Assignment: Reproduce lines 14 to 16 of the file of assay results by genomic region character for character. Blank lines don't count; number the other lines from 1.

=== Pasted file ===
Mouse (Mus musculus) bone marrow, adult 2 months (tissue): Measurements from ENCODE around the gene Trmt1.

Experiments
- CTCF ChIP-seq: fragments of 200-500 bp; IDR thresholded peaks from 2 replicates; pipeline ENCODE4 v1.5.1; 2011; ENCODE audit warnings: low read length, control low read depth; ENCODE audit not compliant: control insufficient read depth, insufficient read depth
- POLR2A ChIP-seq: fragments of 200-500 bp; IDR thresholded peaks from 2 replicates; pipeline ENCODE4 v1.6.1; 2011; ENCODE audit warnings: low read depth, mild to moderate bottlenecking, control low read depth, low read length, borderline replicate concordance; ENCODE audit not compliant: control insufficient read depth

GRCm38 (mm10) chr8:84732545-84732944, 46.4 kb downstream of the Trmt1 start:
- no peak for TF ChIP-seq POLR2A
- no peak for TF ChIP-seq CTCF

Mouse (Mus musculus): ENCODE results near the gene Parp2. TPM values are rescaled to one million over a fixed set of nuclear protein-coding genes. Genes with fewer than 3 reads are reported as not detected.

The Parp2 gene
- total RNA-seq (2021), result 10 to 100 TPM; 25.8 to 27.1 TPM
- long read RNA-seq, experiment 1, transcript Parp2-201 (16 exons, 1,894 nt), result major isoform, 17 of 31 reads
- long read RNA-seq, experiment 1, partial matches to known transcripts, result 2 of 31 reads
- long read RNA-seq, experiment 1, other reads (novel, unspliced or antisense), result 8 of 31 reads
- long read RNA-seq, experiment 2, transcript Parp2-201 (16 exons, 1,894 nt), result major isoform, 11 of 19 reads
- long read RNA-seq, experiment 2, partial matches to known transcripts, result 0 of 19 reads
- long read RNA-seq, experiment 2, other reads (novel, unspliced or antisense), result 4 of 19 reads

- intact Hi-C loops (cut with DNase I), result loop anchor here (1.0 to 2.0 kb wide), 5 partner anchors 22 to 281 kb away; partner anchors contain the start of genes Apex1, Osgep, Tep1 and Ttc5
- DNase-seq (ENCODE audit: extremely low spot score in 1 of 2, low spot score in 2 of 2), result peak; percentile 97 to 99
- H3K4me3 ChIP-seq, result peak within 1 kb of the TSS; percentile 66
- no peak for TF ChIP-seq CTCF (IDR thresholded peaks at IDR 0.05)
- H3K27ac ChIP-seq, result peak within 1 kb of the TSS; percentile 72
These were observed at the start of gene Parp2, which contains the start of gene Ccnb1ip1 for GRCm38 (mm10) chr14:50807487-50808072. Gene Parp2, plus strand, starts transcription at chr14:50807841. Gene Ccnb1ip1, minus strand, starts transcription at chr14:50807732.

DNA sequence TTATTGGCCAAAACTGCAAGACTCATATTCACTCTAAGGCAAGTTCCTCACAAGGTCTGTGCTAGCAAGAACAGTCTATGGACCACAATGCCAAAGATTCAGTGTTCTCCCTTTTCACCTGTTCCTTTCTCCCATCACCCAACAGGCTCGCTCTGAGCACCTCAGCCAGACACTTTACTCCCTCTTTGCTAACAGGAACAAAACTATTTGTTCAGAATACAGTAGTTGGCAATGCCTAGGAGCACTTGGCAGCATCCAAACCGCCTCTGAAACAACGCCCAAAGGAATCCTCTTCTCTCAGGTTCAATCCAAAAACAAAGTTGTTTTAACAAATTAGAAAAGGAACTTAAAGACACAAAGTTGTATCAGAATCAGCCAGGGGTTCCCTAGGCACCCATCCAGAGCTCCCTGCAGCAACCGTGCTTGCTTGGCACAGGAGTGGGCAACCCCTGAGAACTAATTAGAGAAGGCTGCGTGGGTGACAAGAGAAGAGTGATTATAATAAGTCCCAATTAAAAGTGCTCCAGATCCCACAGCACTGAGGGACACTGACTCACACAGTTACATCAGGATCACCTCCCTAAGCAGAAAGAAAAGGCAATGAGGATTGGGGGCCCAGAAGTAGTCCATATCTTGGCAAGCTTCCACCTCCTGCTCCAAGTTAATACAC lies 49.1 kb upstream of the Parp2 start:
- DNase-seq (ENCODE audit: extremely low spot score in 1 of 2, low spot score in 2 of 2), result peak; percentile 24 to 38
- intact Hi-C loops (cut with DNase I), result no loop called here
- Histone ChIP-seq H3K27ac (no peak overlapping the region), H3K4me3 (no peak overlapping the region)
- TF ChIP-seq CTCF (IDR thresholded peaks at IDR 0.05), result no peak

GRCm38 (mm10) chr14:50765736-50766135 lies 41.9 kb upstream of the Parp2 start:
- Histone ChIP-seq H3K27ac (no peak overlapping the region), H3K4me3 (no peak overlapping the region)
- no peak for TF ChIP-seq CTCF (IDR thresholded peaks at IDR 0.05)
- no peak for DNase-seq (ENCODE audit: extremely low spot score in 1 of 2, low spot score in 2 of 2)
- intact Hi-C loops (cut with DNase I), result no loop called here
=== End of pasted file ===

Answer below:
- long read RNA-seq, experiment 2, transcript Parp2-201 (16 exons, 1,894 nt), result major isoform, 11 of 19 reads
- long read RNA-seq, experiment 2, partial matches to known transcripts, result 0 of 19 reads
- long read RNA-seq, experiment 2, other reads (novel, unspliced or antisense), result 4 of 19 reads